Zathura: The film that prompted theatergoers across the country to slap their foreheads, roll their eyes, and chant in unison: “It’s the same goddamn thing!”
Yes, from the makers of Jumanji — a film that depicts the fantastic events of a board game that becomes terrifyingly real — comes a film about the fantastic events of a board game that becomes terrifyingly real. It’s hard to know who should bear the most blame for this blatant copycatting: Chris Van Allsburg, who wrote both books; David Koepp, whose screenplay doesn’t even try to disassociate itself from Jumanji in the least; or the audiences, who will undoubtedly queue up to see it, screaming children in tow. But enough on that, it’s obvious enough to anyone over 10 that the film is plot regurgitation of a strangely deliberate nature. No one needs a critic to point that out to them.
Enter the dysfunctional family: Dad (Tim Robbins), a divorcé, is trying his best to juggle a career and spend time with his daughter and two young sons — petulant shits, all three. Sons Walt (Josh Hutcherson) and Danny (no one cares) don’t get along: Walt is a burgeoning jock with sporting acumen, on the fast track to wearing puka shell necklaces and raping co-eds in their dorms. Danny, on the other hand, is a budding young dork with a wild imagination. With Dad out of the house on work-related issues, the two brothers get into a fight when Danny hits Walt in the face with a softball (quite justifiable actually). Walt throws Danny in the basement, where he discovers a 1950s Buck Rogers-esque board game called Juman — , that is to say — Zathura.
It takes a depressingly long time to get the story to the point where meteors and stuff start exploding the house, but things actually don’t get any more interesting. See, this new and completely distinct Zathura game entails that the two players take turns moving across the board while receiving little cards each time that detail a new space disaster. The house is set adrift in space, a robot tries to kill them, and space dinosaurs try to eat them (quite justifiable actually). Sister wanders out of her room halfway through the movie, incidentally, observing intently and absorbing little. They’re helped out along the way when an astronaut named Zach Braff lite (Dax Shepard) shows up.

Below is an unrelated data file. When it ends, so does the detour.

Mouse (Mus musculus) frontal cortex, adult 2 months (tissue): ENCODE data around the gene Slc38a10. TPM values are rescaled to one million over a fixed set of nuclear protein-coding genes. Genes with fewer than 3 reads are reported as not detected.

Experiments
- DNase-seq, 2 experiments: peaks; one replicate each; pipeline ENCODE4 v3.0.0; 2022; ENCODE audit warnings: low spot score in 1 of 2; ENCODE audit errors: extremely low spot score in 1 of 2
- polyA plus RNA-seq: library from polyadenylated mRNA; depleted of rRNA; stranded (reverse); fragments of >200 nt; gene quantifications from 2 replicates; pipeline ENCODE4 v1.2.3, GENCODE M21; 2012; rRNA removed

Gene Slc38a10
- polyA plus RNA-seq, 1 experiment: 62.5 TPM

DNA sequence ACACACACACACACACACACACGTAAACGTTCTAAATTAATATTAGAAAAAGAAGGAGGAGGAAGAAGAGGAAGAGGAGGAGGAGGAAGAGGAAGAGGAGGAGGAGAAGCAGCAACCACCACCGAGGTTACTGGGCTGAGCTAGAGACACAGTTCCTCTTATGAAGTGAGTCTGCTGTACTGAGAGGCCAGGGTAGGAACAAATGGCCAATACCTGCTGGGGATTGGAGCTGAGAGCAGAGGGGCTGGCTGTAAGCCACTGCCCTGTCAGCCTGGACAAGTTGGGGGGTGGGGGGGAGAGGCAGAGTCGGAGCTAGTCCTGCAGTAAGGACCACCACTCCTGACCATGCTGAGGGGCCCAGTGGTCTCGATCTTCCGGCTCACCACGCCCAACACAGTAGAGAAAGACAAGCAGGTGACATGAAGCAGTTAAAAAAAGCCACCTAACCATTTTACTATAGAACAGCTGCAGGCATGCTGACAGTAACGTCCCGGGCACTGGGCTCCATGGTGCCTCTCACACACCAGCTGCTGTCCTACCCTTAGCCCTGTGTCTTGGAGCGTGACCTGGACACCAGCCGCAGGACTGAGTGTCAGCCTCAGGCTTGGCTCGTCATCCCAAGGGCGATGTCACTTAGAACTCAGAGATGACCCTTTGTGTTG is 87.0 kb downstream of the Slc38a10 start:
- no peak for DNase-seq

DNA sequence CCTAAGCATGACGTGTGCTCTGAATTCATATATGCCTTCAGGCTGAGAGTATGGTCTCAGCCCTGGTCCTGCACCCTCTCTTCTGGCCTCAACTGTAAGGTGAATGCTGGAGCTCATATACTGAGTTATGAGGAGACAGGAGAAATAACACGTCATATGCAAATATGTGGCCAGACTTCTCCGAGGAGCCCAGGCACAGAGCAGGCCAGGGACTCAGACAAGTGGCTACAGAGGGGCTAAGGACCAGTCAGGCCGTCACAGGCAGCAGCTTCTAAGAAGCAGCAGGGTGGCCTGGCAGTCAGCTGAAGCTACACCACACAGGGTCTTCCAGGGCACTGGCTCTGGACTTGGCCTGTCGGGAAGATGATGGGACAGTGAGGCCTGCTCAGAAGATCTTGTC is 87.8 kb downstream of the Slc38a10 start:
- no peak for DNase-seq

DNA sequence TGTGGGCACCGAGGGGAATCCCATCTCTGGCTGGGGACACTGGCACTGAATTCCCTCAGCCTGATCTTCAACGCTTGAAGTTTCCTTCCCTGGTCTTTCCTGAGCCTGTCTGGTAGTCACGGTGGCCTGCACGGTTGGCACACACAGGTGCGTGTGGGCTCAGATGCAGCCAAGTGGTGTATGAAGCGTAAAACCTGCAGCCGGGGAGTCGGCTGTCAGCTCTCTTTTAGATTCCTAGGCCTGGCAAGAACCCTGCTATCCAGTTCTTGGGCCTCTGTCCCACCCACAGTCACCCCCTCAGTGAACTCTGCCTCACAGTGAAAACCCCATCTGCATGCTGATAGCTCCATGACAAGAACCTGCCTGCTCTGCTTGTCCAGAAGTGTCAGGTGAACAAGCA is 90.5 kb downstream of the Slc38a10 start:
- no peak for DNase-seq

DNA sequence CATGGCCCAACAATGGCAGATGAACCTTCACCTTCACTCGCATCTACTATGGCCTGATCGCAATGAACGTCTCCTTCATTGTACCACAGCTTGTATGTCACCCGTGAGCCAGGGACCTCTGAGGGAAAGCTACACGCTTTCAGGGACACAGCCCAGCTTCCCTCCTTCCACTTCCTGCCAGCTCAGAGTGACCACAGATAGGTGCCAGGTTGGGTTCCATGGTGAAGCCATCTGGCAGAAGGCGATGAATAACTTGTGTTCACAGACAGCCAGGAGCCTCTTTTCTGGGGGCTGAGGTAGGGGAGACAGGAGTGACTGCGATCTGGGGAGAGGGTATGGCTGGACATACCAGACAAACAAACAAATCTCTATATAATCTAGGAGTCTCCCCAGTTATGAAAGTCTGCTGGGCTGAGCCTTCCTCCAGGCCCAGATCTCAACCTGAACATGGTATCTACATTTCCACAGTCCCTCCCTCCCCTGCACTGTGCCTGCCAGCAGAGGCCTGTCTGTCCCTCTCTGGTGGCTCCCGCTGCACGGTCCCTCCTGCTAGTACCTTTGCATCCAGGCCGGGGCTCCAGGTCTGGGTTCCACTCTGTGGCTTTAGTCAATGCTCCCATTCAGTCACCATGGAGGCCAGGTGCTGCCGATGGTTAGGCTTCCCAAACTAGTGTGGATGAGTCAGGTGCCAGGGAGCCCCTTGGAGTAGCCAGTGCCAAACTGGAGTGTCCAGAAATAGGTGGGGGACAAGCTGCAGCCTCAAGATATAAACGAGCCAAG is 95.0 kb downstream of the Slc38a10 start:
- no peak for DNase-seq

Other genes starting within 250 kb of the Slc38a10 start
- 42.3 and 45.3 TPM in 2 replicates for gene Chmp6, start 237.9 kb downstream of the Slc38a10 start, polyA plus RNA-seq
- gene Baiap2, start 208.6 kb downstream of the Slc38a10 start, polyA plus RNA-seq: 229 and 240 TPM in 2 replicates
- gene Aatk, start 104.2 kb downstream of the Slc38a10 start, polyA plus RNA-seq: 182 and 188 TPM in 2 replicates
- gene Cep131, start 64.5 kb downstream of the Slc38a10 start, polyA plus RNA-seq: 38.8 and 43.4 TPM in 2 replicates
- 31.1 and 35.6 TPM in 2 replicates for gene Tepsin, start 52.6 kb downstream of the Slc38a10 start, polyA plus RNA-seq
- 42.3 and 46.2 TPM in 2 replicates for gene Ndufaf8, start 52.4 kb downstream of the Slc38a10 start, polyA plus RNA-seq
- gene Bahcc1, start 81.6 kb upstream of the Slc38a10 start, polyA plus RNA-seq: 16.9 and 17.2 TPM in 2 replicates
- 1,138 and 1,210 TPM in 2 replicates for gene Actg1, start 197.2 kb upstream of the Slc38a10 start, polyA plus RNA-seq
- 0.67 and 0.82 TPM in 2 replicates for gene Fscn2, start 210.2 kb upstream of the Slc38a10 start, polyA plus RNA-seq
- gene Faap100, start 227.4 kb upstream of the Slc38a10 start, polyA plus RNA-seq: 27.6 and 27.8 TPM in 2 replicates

I’ll do my best to be fair: The special effects in Zathura are decent enough to entertain, but are spaced out between impossibly dumb plot points: Walt and Danny just can’t seem to get along, dammit, and this serves as the only element that drives the character development throughout the entire movie. The pair drag their feet in regards to dealing with one another until about the last half hour or so, when they finally see one another’s virtues yadda yadda yadda, and can finally finish the stupid game and set things right. The chilluns in the theater didn’t mind so much, but for anyone over nine, watching this plot hump grind itself out for 113 minutes would drive even Mr. Rogers to put a Glock in his mouth. Dax Shepard should have been amusing, but since his character isn’t written to be a jackass, he is not.
Even forgiving the fact that Zathura is an unapologetic rip-off (which I won’t), this film had some of the worst writing I’ve seen all year. Jumanji didn’t have that much going for it to begin with, but compared to this watered-down faux-sequel it looks like a Billy Wilder film. And Jon Favreau, as capable a comedic actor he can be, has done the unlikely again and made comedy boring behind the director’s chair. Given the nature of the script, though, I’m hard-pressed to know how Zathura could have been salvaged by anyone. I bitch a lot about movies not being very original anymore, but geez.
Zathura fails catastrophically on every front save one: forgettable entertainment for ages eight and under, or idiots. To anyone else, it’s a potent combination of suck: supremely dumb, boring, predictable, and unfunny. Oh, and there’s a delightful plot twist about incest that makes for one of the most disturbing red herrings in children’s cinema.
Phillip Stephens is a movie critic for Pajiba.
Film | May 12, 2006 | Comments ()